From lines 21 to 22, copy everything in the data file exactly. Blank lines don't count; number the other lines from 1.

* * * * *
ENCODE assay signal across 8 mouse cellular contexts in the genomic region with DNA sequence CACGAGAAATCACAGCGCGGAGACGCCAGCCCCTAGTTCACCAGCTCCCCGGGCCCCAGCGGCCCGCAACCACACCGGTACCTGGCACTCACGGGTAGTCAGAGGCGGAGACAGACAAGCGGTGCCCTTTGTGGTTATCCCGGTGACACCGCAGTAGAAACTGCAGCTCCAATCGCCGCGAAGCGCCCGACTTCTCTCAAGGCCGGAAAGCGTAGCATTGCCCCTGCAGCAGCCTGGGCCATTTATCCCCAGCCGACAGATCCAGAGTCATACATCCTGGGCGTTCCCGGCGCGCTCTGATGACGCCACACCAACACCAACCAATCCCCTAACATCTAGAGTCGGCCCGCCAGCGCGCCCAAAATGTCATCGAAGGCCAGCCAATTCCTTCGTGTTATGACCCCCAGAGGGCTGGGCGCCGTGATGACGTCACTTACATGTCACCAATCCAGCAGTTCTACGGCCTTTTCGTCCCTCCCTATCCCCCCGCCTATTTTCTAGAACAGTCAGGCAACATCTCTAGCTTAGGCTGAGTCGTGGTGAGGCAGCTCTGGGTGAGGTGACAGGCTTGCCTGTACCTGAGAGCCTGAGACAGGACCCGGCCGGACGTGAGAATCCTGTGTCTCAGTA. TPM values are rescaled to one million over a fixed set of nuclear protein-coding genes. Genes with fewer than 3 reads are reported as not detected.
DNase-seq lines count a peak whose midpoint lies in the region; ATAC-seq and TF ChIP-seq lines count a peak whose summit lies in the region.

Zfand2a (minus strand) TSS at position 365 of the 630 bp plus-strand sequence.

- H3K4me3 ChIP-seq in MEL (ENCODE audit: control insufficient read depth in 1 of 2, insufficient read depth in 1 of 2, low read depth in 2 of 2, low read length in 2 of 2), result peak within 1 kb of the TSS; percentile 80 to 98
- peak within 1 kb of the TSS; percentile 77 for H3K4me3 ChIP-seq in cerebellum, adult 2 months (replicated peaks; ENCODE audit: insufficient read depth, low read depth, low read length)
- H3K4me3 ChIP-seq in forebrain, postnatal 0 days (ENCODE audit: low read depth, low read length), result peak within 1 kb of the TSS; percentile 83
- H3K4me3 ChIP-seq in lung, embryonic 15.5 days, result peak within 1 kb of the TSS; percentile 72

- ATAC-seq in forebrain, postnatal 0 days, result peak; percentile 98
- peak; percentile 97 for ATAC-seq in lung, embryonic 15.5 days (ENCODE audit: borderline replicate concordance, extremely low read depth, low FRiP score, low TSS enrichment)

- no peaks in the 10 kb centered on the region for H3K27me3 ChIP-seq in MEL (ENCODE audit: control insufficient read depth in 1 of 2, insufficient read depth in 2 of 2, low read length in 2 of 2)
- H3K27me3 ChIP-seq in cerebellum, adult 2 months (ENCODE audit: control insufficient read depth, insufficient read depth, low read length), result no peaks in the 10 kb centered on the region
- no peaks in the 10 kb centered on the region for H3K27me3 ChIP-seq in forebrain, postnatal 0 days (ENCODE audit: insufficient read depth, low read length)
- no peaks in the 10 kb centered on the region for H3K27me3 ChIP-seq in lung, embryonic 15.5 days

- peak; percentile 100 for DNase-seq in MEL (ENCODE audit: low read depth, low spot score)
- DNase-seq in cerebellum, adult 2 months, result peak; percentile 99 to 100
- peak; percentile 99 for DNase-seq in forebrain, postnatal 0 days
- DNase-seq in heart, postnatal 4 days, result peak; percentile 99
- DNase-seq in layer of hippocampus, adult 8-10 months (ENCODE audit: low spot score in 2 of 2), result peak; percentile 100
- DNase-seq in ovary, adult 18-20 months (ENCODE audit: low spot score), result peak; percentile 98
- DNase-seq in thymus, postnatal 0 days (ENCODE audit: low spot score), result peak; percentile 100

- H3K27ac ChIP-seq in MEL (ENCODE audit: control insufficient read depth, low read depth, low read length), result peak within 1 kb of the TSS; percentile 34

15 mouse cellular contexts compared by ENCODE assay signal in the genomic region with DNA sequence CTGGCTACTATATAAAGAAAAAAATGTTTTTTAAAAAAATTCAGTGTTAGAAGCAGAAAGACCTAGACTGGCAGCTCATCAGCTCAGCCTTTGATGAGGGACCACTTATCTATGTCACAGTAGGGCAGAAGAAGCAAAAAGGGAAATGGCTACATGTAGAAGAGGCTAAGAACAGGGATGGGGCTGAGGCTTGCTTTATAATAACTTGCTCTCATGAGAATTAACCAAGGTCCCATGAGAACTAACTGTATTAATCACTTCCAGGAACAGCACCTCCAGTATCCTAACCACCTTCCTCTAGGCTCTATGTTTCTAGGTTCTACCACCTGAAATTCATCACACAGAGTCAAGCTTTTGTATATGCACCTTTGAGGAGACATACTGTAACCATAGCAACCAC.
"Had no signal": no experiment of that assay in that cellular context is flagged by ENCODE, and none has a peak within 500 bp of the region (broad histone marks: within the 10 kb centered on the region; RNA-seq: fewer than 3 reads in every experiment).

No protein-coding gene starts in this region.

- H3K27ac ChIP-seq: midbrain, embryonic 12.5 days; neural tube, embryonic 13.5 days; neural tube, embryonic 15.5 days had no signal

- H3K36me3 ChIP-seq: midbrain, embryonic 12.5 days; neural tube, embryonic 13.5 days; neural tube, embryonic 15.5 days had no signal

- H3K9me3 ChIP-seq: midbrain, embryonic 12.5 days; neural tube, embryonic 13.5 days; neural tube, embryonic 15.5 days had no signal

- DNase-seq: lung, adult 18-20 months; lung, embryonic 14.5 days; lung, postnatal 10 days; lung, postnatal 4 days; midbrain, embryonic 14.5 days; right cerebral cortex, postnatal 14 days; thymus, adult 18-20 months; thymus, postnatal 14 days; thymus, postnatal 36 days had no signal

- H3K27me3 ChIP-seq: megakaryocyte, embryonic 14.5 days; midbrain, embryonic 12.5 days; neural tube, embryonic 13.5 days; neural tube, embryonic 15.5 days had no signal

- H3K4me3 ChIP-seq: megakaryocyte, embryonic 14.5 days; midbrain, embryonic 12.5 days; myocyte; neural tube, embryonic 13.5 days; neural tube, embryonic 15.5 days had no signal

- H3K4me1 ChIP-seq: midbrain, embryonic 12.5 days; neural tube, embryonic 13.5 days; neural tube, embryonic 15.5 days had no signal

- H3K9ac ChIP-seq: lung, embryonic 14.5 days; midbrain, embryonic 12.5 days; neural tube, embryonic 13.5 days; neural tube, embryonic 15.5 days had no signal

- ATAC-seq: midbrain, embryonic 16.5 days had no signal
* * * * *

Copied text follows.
- H3K27ac ChIP-seq in MEL (ENCODE audit: control insufficient read depth, low read depth, low read length), result peak within 1 kb of the TSS; percentile 34

15 mouse cellular contexts compared by ENCODE assay signal in the genomic region with DNA sequence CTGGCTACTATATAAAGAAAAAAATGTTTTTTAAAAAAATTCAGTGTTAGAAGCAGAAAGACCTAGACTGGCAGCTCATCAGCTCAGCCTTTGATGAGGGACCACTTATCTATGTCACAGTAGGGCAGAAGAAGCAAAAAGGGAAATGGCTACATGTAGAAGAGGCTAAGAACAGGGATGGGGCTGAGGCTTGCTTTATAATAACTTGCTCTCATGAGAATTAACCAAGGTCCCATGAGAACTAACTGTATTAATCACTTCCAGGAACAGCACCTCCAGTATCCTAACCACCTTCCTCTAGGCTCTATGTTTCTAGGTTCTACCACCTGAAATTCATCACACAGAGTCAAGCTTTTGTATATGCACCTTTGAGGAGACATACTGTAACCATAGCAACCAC.